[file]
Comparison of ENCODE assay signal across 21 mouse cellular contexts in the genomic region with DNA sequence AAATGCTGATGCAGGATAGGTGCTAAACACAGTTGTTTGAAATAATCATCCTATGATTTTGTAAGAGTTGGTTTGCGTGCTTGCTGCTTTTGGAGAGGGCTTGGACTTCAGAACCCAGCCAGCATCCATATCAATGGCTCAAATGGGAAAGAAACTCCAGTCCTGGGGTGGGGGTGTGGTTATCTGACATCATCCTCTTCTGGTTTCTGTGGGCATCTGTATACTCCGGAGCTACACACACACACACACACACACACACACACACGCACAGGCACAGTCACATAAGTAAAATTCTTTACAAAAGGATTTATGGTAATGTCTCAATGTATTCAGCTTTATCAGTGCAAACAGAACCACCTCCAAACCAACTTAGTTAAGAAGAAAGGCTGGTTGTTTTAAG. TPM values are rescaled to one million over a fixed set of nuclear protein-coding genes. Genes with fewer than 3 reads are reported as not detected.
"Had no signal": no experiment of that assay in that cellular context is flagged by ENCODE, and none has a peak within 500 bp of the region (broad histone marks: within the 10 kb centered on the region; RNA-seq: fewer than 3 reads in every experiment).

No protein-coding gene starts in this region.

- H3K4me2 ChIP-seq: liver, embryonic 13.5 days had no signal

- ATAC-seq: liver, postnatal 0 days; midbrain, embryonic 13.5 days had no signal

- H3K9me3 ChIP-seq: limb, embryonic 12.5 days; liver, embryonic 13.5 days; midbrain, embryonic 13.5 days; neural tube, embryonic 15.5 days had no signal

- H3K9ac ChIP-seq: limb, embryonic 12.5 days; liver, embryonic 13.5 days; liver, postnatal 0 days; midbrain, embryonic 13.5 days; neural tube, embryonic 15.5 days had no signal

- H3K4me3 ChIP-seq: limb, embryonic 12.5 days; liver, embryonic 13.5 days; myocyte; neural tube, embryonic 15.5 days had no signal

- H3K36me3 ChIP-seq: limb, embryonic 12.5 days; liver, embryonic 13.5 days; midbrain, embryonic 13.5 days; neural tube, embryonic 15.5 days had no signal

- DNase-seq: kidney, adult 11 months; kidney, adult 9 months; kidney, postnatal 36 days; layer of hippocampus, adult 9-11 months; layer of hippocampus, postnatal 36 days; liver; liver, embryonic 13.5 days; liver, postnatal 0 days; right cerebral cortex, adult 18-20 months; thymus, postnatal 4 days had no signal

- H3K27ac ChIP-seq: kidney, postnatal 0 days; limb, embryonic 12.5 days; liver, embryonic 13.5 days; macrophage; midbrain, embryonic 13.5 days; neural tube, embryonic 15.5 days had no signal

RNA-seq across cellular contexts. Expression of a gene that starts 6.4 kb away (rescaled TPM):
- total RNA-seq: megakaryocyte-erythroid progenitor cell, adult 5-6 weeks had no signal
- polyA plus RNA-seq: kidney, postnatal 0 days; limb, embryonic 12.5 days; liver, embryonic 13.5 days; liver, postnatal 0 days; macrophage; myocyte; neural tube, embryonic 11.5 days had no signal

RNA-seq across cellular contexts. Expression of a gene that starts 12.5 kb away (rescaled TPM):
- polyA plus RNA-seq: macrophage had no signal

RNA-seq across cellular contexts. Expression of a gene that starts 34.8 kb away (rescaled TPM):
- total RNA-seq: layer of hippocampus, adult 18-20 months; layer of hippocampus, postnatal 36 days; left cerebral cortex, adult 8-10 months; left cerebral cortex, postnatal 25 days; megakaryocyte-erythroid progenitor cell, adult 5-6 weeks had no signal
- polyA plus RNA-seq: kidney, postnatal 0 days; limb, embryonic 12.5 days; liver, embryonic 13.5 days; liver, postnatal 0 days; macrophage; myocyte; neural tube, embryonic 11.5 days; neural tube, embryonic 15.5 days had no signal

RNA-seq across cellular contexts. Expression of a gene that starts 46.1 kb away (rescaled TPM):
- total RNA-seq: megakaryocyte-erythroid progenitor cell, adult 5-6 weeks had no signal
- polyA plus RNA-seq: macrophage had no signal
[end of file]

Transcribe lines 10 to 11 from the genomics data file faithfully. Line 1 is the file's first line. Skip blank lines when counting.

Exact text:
- DNase-seq: kidney, adult 11 months; kidney, adult 9 months; kidney, postnatal 36 days; layer of hippocampus, adult 9-11 months; layer of hippocampus, postnatal 36 days; liver; liver, embryonic 13.5 days; liver, postnatal 0 days; right cerebral cortex, adult 18-20 months; thymus, postnatal 4 days had no signal

- H3K27ac ChIP-seq: kidney, postnatal 0 days; limb, embryonic 12.5 days; liver, embryonic 13.5 days; macrophage; midbrain, embryonic 13.5 days; neural tube, embryonic 15.5 days had no signal